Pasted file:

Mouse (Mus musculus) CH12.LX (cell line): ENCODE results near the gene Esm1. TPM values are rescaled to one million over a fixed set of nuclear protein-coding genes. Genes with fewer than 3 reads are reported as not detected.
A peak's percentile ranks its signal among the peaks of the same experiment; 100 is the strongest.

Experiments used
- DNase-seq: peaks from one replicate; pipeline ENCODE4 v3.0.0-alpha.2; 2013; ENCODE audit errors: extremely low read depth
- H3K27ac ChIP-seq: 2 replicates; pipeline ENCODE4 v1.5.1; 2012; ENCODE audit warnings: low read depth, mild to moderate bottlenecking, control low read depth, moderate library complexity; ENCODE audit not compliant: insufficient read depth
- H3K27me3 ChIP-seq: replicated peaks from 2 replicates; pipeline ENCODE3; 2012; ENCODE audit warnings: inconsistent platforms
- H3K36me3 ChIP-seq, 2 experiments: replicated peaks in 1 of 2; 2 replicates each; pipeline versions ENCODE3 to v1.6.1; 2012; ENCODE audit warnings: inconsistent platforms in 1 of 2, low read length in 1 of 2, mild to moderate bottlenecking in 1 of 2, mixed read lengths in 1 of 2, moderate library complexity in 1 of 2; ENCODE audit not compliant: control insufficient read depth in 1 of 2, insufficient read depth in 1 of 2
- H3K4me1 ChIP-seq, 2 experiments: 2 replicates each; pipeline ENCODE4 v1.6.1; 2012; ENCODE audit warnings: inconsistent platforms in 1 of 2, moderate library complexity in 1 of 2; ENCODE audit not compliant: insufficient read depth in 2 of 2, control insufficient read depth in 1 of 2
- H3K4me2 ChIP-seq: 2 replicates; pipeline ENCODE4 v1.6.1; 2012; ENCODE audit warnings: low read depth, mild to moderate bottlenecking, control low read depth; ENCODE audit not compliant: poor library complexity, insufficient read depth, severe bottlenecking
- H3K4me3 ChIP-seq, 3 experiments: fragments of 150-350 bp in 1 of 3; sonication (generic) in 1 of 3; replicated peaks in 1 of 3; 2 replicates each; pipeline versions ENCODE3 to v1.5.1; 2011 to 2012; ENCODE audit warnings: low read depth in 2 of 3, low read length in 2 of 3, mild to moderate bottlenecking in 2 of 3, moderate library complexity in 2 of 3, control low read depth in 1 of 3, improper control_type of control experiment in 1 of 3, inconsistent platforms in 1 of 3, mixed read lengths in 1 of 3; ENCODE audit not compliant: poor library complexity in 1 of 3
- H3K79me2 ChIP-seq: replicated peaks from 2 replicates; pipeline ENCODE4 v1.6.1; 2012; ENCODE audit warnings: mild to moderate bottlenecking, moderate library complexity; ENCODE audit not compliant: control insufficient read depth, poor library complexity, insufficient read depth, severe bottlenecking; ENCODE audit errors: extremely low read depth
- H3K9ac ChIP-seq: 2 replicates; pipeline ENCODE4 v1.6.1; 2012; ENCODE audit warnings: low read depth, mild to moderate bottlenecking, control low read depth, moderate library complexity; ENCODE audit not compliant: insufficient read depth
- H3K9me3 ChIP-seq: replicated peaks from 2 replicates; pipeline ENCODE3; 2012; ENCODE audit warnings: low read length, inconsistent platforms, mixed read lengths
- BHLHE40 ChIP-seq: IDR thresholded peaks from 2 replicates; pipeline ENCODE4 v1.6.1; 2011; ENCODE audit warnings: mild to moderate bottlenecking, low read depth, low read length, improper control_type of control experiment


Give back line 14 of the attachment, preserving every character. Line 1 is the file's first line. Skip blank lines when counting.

- BHLHE40 ChIP-seq: IDR thresholded peaks from 2 replicates; pipeline ENCODE4 v1.6.1; 2011; ENCODE audit warnings: mild to moderate bottlenecking, low read depth, low read length, improper control_type of control experiment